“Congratulations” Amelia said, before shutting her mouth on any of the other comments that wanted to escape.
Four years of culinary school, six years interning under one of New York's finest chefs. Now she had been named as one of the rising stars in the food world. The entire family had flown out to celebrate the opening of her new restaurant. They were four days from opening to the public, and not even the critics had gotten a look at the menu. She had pulled out all the stops. The full black tie experience and of course none of her family was paying a dime.
The dark wood had been polished the crystal was glittering, they were at the best table with the best view in the house looking over the water. Eight people at a table designed for twelve in the otherwise empty restaurant. It was her shining moment. Everything she had worked for, all her dreams realized.
And now the only thing anyone would remember was that Lily was going to have a baby.
Lily, her baby sister who had dropped out of community college because her stoner boyfriend didn’t believe in institutionalized learning. Lily who had moved back home when she couldn’t handle a secretary job and had forgotten to pay her rent. Lily who was now showing off grandma’s ring because while he had proposed when he’d found out she was pregnant, he didn’t have the cash for anything better than glass. The same fiance who had made a point to ask if the menu was gluten free and then asked for a bud light when ordering.
Amelia waved off the champagne she had picked out for her toast, and told the head server to start pouring sparkling water instead. Given her record, Lily was likely to pick up someone elses glass so it looked like no one would get to drink that night.
“How far along?” That was Gaby, middle sister and hopeless romantic.
“Seven weeks, we think.”
Aunt May leaned over the table. “Do you have a date for the wedding? It’ll be a nightmare to find a dress once you start to show.”
“Martin and I were thinking the end of the summer, August mabe. I know it’s only two months away but I know everyone will help.”
“Of course, anything you need.” Gaby clutched Lily’s hand. “We’ll find you the perfect dress and there’ll be flowers everywhere. Amy can do the cake and absolutely everyone will be invited.”
Amelia broke in before they could turn into a pair of twittering airheads. “No I can’t.”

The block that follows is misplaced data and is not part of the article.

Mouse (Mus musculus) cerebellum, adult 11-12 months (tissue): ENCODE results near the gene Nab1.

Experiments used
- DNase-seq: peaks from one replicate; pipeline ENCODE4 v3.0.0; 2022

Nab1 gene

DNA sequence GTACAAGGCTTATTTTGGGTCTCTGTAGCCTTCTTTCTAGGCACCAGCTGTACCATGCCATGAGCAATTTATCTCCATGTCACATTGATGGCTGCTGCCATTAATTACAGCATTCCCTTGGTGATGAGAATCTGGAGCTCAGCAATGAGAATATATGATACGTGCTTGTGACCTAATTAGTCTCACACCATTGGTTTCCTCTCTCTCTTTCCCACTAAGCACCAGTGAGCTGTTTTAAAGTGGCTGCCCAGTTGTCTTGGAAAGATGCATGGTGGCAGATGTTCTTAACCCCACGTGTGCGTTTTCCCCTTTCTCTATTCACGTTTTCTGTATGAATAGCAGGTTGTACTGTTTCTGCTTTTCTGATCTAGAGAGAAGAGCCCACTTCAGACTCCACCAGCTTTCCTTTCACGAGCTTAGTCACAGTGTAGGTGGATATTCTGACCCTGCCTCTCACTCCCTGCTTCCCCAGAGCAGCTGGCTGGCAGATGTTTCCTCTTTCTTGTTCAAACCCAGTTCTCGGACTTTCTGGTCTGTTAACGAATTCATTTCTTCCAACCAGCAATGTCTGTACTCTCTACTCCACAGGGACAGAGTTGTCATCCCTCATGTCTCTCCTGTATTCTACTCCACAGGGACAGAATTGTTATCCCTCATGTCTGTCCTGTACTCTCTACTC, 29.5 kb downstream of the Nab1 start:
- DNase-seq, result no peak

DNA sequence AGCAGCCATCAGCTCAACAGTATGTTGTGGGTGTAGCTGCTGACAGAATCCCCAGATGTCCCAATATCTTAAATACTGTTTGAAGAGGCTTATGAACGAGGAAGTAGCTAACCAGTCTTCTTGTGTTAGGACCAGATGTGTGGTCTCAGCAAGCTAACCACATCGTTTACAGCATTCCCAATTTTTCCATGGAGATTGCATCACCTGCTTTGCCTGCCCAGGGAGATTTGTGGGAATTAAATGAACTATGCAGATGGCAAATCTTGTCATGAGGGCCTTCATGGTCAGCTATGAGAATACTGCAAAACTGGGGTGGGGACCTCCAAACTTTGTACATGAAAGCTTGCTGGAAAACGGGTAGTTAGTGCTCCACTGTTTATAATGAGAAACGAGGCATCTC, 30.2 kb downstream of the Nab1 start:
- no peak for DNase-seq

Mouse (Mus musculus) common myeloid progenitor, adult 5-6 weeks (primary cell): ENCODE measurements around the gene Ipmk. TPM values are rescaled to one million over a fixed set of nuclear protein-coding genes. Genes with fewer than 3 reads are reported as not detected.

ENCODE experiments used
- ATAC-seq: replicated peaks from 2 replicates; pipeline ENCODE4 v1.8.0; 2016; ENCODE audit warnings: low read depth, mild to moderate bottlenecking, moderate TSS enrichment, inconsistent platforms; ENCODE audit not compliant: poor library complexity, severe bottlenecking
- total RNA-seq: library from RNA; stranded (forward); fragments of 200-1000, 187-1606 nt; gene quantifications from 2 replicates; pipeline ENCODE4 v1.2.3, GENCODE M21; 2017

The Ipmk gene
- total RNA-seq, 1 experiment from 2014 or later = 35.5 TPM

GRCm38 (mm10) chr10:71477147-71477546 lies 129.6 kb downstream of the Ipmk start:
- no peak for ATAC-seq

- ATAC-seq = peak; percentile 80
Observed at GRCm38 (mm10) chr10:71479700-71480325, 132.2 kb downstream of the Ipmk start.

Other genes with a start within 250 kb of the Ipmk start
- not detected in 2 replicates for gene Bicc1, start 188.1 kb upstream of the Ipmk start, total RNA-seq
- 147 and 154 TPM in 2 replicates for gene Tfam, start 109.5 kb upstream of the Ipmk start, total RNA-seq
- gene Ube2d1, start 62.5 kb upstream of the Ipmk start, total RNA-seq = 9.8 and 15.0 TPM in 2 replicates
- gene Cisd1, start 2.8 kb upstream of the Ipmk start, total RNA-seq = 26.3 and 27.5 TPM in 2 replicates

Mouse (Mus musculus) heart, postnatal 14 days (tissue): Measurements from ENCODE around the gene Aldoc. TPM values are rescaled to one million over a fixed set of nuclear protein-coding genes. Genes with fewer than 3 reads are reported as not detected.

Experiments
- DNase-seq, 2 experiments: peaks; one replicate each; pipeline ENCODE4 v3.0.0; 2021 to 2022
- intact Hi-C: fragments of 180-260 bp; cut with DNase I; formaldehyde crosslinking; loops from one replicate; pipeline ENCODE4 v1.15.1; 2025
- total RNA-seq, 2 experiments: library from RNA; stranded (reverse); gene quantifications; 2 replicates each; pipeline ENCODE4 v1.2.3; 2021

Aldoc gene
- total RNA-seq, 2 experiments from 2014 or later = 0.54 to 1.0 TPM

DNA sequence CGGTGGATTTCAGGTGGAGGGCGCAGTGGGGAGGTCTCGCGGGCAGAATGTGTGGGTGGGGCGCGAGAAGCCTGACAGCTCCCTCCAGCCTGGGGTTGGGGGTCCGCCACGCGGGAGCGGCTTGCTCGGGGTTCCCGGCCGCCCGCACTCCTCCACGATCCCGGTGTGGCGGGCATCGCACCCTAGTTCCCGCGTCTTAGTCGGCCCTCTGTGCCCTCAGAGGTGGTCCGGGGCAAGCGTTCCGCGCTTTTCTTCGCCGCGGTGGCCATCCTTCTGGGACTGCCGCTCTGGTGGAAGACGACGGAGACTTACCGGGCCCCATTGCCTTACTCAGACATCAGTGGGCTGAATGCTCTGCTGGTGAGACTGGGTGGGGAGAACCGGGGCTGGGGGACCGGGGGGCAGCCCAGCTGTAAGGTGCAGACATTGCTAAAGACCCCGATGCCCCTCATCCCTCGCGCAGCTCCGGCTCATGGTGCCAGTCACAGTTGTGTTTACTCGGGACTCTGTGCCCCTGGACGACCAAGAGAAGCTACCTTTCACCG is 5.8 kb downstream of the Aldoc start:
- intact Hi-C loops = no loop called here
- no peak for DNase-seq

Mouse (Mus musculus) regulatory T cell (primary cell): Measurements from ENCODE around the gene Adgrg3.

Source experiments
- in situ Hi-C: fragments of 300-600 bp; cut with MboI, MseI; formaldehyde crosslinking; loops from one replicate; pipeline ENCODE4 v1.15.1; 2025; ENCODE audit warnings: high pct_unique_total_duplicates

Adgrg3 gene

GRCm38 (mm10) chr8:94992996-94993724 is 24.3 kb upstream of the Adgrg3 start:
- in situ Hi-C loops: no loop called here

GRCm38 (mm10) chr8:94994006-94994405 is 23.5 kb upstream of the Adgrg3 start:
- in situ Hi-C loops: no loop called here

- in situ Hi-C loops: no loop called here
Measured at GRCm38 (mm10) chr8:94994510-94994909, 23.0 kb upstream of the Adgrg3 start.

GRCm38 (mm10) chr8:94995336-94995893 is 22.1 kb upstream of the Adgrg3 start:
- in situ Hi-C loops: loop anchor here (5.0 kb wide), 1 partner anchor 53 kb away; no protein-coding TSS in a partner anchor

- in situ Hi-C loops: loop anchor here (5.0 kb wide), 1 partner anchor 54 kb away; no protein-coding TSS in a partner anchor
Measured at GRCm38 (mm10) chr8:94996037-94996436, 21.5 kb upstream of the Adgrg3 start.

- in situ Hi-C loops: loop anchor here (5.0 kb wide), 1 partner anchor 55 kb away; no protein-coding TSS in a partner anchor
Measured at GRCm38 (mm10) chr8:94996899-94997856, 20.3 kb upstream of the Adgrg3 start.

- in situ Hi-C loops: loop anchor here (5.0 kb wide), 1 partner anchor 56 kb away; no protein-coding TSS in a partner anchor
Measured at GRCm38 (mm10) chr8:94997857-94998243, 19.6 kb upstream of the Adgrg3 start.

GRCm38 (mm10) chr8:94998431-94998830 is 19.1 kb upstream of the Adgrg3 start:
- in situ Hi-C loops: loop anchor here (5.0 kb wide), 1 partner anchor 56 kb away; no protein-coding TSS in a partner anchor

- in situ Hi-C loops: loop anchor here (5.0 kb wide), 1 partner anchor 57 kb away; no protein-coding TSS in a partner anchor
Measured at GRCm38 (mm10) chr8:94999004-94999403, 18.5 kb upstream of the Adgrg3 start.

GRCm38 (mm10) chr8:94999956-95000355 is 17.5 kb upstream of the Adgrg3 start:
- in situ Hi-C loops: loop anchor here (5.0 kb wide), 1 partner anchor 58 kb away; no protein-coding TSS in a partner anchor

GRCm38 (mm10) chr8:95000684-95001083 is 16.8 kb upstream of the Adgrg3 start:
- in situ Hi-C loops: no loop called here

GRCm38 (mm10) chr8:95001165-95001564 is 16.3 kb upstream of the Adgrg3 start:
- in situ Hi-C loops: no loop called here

The whole table turned in her direction.
“I’m not a patisserie. I don’t do cakes.”
“Well, the catering then.” Lily waved it away.
Lily and Gaby gave her matching big-eyed pouty faces. “But sissy.”
Amelia hated being called sissy, she hated being called Amy too, come to that but neither of her sisters could apparently get that through their heads. She drew herself up and took a drink of her water to control another burst of anger.
“I will be busy in August. I will in fact be busy all the way through the holidays. I am booked solid through the end of February. In case you hadn’t noticed I now have a restaurant to run.”
“But it’s my wedding!”
Mom stepped in before Amelia could answer. “Don’t be silly, of course you’ll cater the wedding. Your baby sister only gets married once.”
Amelia rolled her eyes. She wasn’t sure if it would be worse for her sister to get divorced in a year and a half and disappoint the whole family or be stuck with that freeloader for the rest of her life. At least the former might force her to grow up. Then again, if an unexpected pregnancy didn’t do it, nothing would.
Her mother didn’t even notice. “Now stop acting jealous; just because you lost your chance with that Tom--”
“Tom was an asshole, and he has nothing to do with this.” Amelia broke over her mother’s words.
“Amelia.” Three syllables of pure disapproving mom voice.
Amelia stood, pushed in her chair and looked at the table. Lily and Gaby were stuck between their earlier excitement and pouting at the disruption of their plans. Martin couldn’t meet her eye but was frowning at his water like he was offended. Mom was pinch-faced. Amelia’s father was the only one who was looking at her straight on without judgement.
“For the record. I’m not jealous. I need to check on the kitchens. Enjoy your food.”
Amelia turned and swept through the door to the back with her head held high.
Mom tossed her napkin on the table. “Well.”
There was another beat of silence before Gabrielle took up Lily’s hand again. “Don’t worry I’m sure she’ll come around.”
“It’s her choice.” The girl’s father spoke up for the first time that evening.
“Don’t be silly dear, of course she’ll do it. She’s just in one of her moods.”
A waiter came to refill their glasses.
Dad stood up. “Think I’ll grab a smoke before the food gets here.”
He found a door to the roof by the bathrooms; it was already open. Amelia looked up, half way through tossing her own cigarette away, but stopped when she saw him.
“Got a light?” He asked. She offered her lighter.
Amelia was the only one who had picked up the habit from him. They took in the view in silence, keeping out of the wind in the lee of the door.
Eventually he stubbed out his cigarette and turned to go back inside. He paused to grab her shoulder.
“You did good.” He met her eyes, nodded. She managed a small smile in return and nodded back. Then he was gone.
She lingered over her own cigarette, then straightened her spine and her apron and went to turn up the heat in the kitchen. Tonight everything was going to be perfect, whether they appreciated it or not.